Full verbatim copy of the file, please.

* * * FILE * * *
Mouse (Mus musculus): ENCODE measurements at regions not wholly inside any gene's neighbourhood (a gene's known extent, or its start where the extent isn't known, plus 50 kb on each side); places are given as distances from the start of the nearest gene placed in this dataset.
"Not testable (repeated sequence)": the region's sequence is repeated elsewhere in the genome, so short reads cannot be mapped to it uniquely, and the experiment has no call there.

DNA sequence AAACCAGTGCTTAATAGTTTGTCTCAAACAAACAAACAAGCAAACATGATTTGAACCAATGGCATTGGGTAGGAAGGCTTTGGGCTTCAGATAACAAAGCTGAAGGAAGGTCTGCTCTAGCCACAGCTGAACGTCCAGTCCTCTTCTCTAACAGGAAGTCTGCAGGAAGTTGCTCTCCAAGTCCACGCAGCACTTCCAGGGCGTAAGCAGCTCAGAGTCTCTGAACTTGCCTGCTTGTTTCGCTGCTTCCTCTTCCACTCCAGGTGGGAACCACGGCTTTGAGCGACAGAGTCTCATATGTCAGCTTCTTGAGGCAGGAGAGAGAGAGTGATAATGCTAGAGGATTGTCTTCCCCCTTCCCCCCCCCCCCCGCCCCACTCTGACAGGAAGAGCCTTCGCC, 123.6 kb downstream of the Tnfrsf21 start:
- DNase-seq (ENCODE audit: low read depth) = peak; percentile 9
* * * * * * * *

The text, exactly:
Mouse (Mus musculus): ENCODE measurements at regions not wholly inside any gene's neighbourhood (a gene's known extent, or its start where the extent isn't known, plus 50 kb on each side); places are given as distances from the start of the nearest gene placed in this dataset.
"Not testable (repeated sequence)": the region's sequence is repeated elsewhere in the genome, so short reads cannot be mapped to it uniquely, and the experiment has no call there.

DNA sequence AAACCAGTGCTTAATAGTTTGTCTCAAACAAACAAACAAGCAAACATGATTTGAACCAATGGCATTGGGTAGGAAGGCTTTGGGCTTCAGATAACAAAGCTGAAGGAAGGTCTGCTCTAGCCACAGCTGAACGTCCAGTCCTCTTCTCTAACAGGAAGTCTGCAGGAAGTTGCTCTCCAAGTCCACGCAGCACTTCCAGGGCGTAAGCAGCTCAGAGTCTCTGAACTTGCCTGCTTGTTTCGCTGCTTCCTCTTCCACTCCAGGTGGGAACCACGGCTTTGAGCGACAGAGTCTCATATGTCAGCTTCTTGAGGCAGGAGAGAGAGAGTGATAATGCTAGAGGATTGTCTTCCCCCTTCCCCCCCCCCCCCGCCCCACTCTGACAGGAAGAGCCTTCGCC, 123.6 kb downstream of the Tnfrsf21 start:
- DNase-seq (ENCODE audit: low read depth) = peak; percentile 9